June 1967 – Sgt Pepper had just been released, Aretha Franklin’s Respect was at number one, protests against the Vietnam War were at their height … and as the first cash machine appeared on the streets of London, over in Bath a metal workshop called Ironart opened its doors for business.
Sam Chantry, the original owner, made some of the classic Bath ironwork that you see around you today, including railings, gates and balconies at the likes of the Royal Crescent, the Theatre Royal and further afield at Bowood House. Our very own Luke worked for Chantry as a teenager and sometimes finds himself revisiting the ironwork he helped to install all those years ago.
And 50 years later in June 2017 here will still are, on the same site in Larkhall, doing what we do best – making beautiful bespoke ironwork that will adorn your homes and gardens for another 50 years – at least…
We bid a fond farewell to Ted and Mary this week as both are off on new adventures. Ted is taking on the dry dock of a boatyard in Bradford on Avon, and Mary will be exploring various artistic ventures via Glastonbury and a seaweed farm in Ireland, finally ending up on an organic farm in Somerset. Luckily there’s a forge on-site …
Here they are with the whole team (minus Alan who is motor-biking around Norway) just before departure.
We had a great time at the Royal Crescent foundation stone celebration on Sunday. Sunshine, sandwiches, plenty of willing helpers to pump the bellows and lots of nice people to talk to … And most importantly the opportunity to show how the finials on the Royal Crescent railings would have been made 250 years ago (except that perhaps the bellows wouldn’t have been quite so leaky). James even had his moment of fame on BBC Points West!
From the initial design brief – based on the concept of ‘bounteousness’ – to final installation, these ‘allium’ gates for a vegetable garden in Doynton have proved a challenge and delight in equal measure. Our client wanted the design to reflect the bounty of nature which immediately prompted the idea of a swelling onion bulb. Once the design had been refined in collaboration with the clients, each aspect was hand-crafted in our workshop, where the onion leaves were forged in the fire in the traditional manner and bent into shape. We were thrilled to receive this message a few days after installation:
“I finally got to see the gates properly yesterday and we are absolutely delighted with them. You and the team have put a huge amount of ingenuity and creativity into producing an amazing feature and talking point for our garden. We wait to see what the muntjac will make of it – they are resourceful little critters!”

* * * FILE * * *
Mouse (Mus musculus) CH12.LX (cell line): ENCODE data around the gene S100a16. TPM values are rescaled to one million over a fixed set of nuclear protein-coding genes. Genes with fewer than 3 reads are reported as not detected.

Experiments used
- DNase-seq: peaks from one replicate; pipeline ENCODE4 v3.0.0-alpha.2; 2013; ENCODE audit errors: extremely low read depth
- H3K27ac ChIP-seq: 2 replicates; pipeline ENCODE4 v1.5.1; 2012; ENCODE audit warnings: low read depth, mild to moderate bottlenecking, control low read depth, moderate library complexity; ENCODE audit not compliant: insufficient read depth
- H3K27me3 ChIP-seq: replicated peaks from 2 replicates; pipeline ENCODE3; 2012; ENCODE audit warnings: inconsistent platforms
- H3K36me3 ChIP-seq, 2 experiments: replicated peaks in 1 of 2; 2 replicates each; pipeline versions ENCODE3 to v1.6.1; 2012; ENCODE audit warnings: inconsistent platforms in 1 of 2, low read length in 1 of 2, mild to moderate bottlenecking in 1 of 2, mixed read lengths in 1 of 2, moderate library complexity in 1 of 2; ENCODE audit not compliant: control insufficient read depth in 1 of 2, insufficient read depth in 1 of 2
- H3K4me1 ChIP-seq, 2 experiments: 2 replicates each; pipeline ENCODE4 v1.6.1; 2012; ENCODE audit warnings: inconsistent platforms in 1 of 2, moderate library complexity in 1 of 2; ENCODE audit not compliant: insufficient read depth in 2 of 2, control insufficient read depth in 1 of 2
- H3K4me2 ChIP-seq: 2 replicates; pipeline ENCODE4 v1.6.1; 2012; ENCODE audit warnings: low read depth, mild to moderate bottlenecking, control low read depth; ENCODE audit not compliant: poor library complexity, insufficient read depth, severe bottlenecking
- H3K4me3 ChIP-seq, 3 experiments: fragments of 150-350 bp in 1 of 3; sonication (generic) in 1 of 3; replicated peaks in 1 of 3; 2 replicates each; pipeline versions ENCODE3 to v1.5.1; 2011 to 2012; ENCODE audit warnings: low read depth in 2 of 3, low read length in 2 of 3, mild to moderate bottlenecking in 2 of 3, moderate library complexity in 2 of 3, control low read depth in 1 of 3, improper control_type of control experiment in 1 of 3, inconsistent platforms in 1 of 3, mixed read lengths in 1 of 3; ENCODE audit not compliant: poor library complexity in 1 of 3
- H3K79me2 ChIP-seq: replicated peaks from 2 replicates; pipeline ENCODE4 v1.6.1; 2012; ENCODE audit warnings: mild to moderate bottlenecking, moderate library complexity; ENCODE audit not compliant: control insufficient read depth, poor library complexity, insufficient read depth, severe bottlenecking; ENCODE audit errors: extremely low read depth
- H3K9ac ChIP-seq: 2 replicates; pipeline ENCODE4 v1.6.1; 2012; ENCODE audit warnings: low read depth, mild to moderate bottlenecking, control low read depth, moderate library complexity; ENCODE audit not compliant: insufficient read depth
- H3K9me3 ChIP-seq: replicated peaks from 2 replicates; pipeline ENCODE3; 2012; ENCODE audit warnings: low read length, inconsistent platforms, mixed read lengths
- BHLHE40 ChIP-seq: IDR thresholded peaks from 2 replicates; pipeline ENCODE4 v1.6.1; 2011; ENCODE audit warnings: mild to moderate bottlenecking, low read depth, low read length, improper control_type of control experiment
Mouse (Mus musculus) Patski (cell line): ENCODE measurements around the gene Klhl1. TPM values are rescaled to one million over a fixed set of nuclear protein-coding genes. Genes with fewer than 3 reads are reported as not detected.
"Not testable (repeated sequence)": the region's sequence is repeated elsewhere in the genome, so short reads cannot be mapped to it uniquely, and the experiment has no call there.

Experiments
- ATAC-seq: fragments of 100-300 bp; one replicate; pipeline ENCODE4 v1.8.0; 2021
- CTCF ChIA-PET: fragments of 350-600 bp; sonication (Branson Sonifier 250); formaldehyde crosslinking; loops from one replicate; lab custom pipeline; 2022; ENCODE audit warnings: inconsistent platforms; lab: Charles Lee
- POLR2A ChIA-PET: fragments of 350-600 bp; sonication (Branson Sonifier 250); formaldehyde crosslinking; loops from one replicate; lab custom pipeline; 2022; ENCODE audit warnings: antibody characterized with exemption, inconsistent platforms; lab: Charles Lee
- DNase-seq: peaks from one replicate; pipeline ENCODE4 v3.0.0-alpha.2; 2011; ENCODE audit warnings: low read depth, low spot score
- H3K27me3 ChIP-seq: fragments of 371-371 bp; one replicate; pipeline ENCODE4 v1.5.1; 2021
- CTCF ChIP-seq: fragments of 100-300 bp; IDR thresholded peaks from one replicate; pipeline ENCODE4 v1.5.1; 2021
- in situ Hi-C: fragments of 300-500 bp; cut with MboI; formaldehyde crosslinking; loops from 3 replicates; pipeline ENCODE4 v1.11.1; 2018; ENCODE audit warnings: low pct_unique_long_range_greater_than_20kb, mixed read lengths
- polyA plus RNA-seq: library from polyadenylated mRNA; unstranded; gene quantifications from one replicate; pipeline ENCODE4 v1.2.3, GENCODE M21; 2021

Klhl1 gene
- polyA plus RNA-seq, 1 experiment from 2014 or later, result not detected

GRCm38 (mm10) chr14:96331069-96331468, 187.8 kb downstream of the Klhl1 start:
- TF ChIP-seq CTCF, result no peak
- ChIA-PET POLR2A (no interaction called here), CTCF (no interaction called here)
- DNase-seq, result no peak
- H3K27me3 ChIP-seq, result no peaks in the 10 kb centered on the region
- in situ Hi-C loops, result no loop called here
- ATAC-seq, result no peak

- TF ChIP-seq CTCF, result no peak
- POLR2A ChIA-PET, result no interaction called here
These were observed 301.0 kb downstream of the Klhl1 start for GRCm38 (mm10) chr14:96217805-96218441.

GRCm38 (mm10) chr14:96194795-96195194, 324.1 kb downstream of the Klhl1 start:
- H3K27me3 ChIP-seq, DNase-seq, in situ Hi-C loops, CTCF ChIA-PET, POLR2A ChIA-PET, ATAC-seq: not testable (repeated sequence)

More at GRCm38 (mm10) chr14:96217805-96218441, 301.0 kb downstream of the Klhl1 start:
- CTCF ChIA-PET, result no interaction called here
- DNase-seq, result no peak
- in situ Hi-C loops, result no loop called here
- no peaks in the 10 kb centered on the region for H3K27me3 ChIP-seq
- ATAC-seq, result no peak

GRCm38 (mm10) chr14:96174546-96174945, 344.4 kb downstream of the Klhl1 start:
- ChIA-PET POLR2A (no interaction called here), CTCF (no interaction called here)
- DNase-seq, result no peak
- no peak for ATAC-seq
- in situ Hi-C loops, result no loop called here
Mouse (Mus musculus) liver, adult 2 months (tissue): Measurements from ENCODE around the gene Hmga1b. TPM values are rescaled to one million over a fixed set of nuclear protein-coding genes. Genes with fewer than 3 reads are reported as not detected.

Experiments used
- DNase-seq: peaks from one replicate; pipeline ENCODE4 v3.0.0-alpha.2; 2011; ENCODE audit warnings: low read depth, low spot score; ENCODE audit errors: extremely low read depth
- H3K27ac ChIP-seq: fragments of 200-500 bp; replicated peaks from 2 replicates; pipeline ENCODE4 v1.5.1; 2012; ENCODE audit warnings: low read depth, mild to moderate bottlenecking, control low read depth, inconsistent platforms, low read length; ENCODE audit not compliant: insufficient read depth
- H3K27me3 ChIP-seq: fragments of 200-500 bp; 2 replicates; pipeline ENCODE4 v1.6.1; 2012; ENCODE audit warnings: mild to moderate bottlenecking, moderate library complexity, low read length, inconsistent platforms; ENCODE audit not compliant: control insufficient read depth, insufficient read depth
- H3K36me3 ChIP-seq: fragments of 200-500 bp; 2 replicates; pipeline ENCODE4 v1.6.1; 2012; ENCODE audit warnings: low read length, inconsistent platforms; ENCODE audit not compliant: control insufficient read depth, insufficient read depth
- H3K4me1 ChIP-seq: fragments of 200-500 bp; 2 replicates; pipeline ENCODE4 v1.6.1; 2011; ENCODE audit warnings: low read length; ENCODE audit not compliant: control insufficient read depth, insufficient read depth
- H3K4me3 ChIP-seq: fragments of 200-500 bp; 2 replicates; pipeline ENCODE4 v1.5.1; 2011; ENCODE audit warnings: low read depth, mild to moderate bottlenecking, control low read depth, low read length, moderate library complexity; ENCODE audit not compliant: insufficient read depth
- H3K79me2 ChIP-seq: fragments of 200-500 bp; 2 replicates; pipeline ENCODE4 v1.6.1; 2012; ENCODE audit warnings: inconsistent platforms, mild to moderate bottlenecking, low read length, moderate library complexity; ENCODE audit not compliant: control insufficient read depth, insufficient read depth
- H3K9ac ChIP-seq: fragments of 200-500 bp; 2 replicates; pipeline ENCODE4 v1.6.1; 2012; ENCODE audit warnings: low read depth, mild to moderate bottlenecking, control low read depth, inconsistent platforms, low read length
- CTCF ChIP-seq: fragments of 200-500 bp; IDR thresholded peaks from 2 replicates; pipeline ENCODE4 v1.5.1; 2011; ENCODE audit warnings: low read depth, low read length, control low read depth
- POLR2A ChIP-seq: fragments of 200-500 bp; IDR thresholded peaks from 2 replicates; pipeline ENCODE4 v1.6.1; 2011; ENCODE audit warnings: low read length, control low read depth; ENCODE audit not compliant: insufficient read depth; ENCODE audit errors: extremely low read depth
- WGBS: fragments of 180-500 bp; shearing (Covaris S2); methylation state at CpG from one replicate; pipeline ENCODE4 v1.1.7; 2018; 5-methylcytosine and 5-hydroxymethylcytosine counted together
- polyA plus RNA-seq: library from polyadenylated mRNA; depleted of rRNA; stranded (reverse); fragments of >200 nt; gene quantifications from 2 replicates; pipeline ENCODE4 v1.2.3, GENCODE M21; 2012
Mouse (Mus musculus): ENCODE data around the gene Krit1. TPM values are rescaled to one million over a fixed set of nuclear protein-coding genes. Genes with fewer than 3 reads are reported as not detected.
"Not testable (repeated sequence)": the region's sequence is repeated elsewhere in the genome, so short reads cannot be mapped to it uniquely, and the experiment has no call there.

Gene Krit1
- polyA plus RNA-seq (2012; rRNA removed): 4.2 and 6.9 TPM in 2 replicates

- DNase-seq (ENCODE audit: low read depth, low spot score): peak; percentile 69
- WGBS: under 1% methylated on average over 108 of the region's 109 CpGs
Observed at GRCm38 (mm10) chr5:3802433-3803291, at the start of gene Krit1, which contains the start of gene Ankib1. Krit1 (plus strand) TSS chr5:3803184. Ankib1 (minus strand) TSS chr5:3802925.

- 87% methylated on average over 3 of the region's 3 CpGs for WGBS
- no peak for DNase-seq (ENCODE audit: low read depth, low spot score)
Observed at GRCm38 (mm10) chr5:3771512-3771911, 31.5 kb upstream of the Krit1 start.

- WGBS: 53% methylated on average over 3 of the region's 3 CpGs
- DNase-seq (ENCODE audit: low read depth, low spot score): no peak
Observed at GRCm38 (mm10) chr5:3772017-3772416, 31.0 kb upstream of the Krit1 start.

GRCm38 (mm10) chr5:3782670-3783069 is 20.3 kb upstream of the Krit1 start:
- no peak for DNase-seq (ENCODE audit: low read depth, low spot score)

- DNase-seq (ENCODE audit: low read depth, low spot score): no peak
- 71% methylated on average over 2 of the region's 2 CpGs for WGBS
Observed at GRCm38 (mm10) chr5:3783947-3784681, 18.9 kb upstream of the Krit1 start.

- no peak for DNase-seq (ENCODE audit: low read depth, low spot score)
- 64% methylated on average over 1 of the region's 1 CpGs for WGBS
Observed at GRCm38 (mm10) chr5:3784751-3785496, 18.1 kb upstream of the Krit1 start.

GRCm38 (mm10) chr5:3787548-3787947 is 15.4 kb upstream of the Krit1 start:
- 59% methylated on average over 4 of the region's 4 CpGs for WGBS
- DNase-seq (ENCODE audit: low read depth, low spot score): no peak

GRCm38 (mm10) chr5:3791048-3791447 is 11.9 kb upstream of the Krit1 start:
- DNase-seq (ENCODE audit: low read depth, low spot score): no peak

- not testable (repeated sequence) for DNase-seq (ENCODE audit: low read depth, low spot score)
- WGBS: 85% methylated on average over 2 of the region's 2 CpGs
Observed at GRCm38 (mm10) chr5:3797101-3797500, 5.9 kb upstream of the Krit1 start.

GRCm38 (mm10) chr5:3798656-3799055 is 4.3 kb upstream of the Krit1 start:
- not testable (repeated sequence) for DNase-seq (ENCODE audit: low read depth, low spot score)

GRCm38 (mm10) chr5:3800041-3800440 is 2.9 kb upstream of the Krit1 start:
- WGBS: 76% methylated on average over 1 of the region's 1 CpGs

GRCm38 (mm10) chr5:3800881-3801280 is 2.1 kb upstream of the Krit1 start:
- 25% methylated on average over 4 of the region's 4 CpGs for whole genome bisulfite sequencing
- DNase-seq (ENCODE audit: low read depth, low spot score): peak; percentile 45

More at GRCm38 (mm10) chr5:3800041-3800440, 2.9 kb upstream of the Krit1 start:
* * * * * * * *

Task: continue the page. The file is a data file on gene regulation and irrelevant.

As ever, we left site without being able to capture the gates in their full glory when the garden is at its most bounteous, but we look forward to sharing more images in the summer months.
We were recently asked to restore the original gates to Burwalls, an impressive 19th Century listed mansion perched on the edge of the Avon Gorge in Leigh Wood, Bristol. Originally built as a private house in 1872 the property has passed through media and tobacco families before being requisitioned in 1939 by the War Office and then acquired in 1948 by the University of Bristol. The gates, which are likely to have been made by Singers of Frome, were in need of restoration and widening to fit their new setting at the entrance to a development of private luxury apartments within the grounds.
A beautiful pair of 19th century gates brought back to life
The restoration process included straightening crash-damaged sections, the reversal of previous poor repair work, replacement of missing parts, treatment of corrosion, and new extensions to both gate leaves to complement the original gates. We were also asked remove the original acanthus leaves and make new copper Tudor Roses to replace those that were missing, as well as restore and repair the remaining roses. Finally, new lockboxes were made and the gates sandblasted and re-painted prior to fitting.
We were recently approached to design and make a set of gates for a substantial 18th Century property in Oxfordshire. Required for the property’s courtyard, the gates were to be made in the traditional manner with their design reflecting the style of the front gates. Made of mild steel, the gates featured mortice and tenon joints, individually hand forged finials and fire welded rings, as well as traditionally made snub-ended scrolls. To finish, the gates were thermal zinc sprayed and painted. We’ll post photos of these stunning gates in situ soon.
Snub ended scroll work detail
Traditional mortise & tenon joint
Gates laid out in workshop prior to zinc spraying
Simon fire welds the rings – all 48 of them! – see more below …